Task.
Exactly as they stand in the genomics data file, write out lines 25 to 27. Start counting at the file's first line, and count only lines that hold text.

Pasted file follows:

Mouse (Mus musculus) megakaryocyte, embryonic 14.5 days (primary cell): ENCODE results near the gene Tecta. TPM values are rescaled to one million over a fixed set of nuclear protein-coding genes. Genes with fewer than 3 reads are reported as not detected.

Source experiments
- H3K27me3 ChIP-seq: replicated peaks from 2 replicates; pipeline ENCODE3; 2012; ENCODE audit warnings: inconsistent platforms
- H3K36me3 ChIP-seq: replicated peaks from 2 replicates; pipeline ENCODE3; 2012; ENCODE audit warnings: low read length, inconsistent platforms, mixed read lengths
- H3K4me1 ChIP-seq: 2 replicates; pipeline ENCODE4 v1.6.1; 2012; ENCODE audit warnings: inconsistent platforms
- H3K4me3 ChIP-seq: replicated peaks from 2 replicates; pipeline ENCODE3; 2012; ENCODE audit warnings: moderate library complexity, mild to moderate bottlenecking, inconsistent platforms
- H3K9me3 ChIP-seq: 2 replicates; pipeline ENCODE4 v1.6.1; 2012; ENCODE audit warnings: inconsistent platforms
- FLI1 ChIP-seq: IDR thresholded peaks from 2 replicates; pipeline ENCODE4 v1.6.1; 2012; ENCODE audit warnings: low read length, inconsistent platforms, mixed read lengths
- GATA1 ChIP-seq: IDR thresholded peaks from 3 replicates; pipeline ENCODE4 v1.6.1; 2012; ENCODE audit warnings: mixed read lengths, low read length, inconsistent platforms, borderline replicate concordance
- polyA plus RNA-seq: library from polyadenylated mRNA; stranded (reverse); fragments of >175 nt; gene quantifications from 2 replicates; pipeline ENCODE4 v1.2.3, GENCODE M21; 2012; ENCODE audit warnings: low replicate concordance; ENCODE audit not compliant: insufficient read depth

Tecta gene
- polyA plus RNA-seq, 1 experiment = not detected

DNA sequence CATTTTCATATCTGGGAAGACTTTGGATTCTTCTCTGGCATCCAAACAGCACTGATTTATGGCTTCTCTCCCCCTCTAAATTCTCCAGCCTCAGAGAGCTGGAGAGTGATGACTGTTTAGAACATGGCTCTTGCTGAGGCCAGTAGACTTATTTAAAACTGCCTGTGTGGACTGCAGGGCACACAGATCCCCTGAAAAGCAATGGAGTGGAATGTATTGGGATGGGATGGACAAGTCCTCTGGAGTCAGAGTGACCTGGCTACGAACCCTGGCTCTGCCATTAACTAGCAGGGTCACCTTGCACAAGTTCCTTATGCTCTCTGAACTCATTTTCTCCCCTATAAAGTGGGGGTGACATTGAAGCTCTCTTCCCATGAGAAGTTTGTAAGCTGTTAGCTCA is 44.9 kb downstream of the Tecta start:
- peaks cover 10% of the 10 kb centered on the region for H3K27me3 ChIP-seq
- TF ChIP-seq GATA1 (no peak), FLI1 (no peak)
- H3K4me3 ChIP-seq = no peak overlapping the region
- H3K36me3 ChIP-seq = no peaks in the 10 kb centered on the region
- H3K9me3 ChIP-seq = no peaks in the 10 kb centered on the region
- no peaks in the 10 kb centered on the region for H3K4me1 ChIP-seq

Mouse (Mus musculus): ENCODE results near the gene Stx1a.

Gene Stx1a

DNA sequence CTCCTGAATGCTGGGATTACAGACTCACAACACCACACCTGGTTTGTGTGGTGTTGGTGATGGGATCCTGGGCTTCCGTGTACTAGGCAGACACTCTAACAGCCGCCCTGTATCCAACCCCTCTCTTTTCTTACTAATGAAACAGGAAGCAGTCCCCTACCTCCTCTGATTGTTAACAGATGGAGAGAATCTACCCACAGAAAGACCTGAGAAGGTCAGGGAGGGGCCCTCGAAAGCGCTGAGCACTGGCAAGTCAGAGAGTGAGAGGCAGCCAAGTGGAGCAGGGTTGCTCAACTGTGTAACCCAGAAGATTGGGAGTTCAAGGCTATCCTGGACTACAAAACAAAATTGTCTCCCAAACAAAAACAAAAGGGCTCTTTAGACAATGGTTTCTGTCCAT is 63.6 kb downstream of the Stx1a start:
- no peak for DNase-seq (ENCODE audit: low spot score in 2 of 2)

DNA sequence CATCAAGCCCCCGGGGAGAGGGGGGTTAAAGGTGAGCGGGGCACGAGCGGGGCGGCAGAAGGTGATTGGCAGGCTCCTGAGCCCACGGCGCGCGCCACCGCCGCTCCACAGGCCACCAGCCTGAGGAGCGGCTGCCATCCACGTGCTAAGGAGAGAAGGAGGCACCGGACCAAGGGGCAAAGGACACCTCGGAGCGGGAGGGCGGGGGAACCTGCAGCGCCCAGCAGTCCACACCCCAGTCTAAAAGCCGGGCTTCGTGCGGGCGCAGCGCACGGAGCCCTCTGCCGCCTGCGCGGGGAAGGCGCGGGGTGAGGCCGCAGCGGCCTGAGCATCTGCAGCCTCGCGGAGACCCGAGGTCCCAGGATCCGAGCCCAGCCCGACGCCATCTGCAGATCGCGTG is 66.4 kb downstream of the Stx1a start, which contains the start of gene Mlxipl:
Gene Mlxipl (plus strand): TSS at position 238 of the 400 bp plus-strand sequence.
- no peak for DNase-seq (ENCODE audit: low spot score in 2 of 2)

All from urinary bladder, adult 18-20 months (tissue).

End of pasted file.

Gene Mlxipl (plus strand): TSS at position 238 of the 400 bp plus-strand sequence.
- no peak for DNase-seq (ENCODE audit: low spot score in 2 of 2)

All from urinary bladder, adult 18-20 months (tissue).